‘While the majority of landlords are reasonable and nice people, from time to time we come across incidents that prove the opposite,’ says Lia Siht of Rendin, a platform for concluding secure rental agreements. ‘Hopefully, people – in whatever role they are – can learn something from this.’
The safest way to rent
for both tenant and owner.
Shifting responsibility to the tenant
The property owner rented out an apartment in a quite depreciated state. After the rental agreement's termination, the landlord discovered some defects when the tenant had already returned the premises. Based on this, the landlord began to demand massive repairs of the entire apartment from the tenant.
'When our rent and legal experts analysed the case, they found that certain parts of the claims were unfounded. This meant a consensus had to be reached between the two parties, which would be satisfactory and fair for both,' comments Lia Siht.
The primary tool in solving such cases is the handover act, which documents the situation of the rental home immediately before and after signing the agreement. A correctly prepared instrument contains:
Up-to-date photos of the rooms and important details
A list of the property on the rented premises
The last fixed readings
'If both acts are done properly, we can use them in legal disputes. Therefore, it is difficult for one or the other party to turn the situation in their favour if the evidence does not confirm it,' explains the Head of Legal and Compliance of Rendin.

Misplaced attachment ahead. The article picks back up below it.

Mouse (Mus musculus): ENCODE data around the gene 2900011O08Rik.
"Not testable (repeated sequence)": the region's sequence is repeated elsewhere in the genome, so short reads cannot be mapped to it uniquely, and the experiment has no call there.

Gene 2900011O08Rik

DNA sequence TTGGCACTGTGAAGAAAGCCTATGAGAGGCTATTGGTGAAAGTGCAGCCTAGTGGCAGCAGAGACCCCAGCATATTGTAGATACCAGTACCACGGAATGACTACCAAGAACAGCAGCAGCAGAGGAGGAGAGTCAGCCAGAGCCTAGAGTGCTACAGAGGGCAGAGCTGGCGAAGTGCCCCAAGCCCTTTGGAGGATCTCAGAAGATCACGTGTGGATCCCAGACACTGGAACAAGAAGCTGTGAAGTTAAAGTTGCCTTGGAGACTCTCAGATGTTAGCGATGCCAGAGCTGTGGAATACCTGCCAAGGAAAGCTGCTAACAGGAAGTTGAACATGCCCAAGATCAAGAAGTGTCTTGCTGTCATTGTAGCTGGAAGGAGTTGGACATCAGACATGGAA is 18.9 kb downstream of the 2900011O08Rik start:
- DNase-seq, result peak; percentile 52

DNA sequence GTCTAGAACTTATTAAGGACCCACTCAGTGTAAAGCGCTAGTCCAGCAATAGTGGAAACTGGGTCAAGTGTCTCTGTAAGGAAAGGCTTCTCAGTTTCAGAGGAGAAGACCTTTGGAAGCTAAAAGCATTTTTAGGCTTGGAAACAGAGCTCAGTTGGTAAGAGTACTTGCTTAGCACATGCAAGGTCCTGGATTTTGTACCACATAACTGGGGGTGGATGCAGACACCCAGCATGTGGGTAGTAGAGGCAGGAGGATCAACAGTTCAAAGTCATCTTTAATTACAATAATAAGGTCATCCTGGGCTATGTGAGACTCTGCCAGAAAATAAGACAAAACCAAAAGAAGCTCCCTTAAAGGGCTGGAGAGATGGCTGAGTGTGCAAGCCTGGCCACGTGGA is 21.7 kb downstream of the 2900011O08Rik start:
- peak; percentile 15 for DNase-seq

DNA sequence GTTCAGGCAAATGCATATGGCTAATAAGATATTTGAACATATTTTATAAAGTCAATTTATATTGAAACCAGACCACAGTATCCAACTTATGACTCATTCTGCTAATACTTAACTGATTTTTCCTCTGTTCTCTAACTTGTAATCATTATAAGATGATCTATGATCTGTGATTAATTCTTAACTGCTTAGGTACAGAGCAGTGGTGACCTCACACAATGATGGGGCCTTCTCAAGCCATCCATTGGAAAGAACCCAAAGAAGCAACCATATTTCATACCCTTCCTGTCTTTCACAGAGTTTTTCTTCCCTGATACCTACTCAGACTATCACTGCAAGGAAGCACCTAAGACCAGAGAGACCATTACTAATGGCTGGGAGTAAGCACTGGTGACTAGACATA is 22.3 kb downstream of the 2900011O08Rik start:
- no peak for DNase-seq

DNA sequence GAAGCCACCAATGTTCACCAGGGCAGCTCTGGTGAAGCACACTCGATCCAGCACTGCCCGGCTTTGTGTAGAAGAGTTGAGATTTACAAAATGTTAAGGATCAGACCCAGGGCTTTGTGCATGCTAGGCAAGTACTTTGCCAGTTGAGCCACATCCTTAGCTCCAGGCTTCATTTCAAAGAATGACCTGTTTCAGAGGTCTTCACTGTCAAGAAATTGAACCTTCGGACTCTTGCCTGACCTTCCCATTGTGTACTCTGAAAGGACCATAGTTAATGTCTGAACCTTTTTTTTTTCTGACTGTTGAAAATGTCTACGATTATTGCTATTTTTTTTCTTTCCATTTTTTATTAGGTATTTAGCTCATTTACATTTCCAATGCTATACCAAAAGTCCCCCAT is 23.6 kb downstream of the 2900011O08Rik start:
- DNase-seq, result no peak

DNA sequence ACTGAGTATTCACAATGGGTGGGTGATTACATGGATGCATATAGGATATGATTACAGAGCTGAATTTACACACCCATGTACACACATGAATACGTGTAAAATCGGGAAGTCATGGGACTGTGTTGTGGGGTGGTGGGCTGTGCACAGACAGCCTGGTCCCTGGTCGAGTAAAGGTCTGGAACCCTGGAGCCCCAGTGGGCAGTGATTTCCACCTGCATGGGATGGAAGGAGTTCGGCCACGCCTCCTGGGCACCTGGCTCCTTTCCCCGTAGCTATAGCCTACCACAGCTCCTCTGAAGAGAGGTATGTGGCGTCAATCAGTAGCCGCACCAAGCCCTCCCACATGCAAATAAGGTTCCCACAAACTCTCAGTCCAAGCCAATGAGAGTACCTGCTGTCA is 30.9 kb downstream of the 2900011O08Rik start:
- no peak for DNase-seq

There is also another side to this situation. 'Major repairs, by their very nature, are a financially expensive undertaking which also increases the value of the apartment. They improve the condition, not restore the original situation. Major repairs are carried out in the owner's interest and do not concern the tenant.'
Discrimination based on nationality
We have seen several cases where the landlord disparages the tenant because of their nationality or other factors.
An agreement had already been concluded between the landlord and the tenant. However, the landlord wanted to raise the rent early (that is, it can be done once after 12 months) by 40% and threatened to terminate the agreement if the tenant disagreed. This was followed by a series of insults referring to the tenant's nationality.
The Head of Legal and Compliance of Rendin says that after hearing about the story, the company contacted the landlord to get an explanation. 'The owner told us they wanted to extraordinarily terminate the agreement, for which there was no valid reason. We told the landlord that their behaviour was in no way acceptable, and then we directed the agreement to be terminated ordinarily. We advised the tenant and explained one's rights.'
Siht also talks about a situation where the landlord was renting out their property and received a phone call from someone interested in renting. As soon as the owner heard it was a foreigner, they started insulting the person. 'For us, such cases are in no way tolerable. After serious incidents, these landlords will not be able to sign new agreements on the Rendin platform, as we want to protect tenants who find accommodation with our help.'
Unexpected visits to the rental apartment